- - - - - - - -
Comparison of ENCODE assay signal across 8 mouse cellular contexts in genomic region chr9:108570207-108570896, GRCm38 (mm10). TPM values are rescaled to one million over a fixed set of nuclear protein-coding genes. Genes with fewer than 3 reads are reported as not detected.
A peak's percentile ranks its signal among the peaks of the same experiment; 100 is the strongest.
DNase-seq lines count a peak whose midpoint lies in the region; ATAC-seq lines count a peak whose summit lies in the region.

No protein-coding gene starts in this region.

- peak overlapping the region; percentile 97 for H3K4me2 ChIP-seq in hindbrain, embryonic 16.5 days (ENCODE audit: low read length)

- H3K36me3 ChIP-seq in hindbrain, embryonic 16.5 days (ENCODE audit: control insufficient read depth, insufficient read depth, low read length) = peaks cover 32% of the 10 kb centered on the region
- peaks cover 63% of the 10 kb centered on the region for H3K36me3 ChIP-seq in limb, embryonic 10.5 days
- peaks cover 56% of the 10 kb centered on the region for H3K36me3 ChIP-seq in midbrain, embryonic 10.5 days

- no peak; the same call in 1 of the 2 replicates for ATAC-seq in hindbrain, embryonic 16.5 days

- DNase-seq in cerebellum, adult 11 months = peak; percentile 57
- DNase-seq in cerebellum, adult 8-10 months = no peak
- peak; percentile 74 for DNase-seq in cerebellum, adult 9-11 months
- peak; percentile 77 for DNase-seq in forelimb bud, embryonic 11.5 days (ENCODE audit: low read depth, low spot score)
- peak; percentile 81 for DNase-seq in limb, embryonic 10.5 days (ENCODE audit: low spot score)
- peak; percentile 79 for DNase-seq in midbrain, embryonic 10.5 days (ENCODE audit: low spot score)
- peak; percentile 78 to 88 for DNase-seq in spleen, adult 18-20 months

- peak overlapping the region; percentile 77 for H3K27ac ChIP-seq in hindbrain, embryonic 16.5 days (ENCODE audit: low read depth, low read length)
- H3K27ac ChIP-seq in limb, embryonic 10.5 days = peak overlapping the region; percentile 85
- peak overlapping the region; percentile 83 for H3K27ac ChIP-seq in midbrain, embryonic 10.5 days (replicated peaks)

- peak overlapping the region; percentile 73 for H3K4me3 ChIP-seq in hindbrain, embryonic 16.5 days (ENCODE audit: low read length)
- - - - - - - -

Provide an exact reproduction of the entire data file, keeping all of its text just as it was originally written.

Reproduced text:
Comparison of ENCODE assay signal across 8 mouse cellular contexts in genomic region chr9:108570207-108570896, GRCm38 (mm10). TPM values are rescaled to one million over a fixed set of nuclear protein-coding genes. Genes with fewer than 3 reads are reported as not detected.
A peak's percentile ranks its signal among the peaks of the same experiment; 100 is the strongest.
DNase-seq lines count a peak whose midpoint lies in the region; ATAC-seq lines count a peak whose summit lies in the region.

No protein-coding gene starts in this region.

- peak overlapping the region; percentile 97 for H3K4me2 ChIP-seq in hindbrain, embryonic 16.5 days (ENCODE audit: low read length)

- H3K36me3 ChIP-seq in hindbrain, embryonic 16.5 days (ENCODE audit: control insufficient read depth, insufficient read depth, low read length) = peaks cover 32% of the 10 kb centered on the region
- peaks cover 63% of the 10 kb centered on the region for H3K36me3 ChIP-seq in limb, embryonic 10.5 days
- peaks cover 56% of the 10 kb centered on the region for H3K36me3 ChIP-seq in midbrain, embryonic 10.5 days

- no peak; the same call in 1 of the 2 replicates for ATAC-seq in hindbrain, embryonic 16.5 days

- DNase-seq in cerebellum, adult 11 months = peak; percentile 57
- DNase-seq in cerebellum, adult 8-10 months = no peak
- peak; percentile 74 for DNase-seq in cerebellum, adult 9-11 months
- peak; percentile 77 for DNase-seq in forelimb bud, embryonic 11.5 days (ENCODE audit: low read depth, low spot score)
- peak; percentile 81 for DNase-seq in limb, embryonic 10.5 days (ENCODE audit: low spot score)
- peak; percentile 79 for DNase-seq in midbrain, embryonic 10.5 days (ENCODE audit: low spot score)
- peak; percentile 78 to 88 for DNase-seq in spleen, adult 18-20 months

- peak overlapping the region; percentile 77 for H3K27ac ChIP-seq in hindbrain, embryonic 16.5 days (ENCODE audit: low read depth, low read length)
- H3K27ac ChIP-seq in limb, embryonic 10.5 days = peak overlapping the region; percentile 85
- peak overlapping the region; percentile 83 for H3K27ac ChIP-seq in midbrain, embryonic 10.5 days (replicated peaks)

- peak overlapping the region; percentile 73 for H3K4me3 ChIP-seq in hindbrain, embryonic 16.5 days (ENCODE audit: low read length)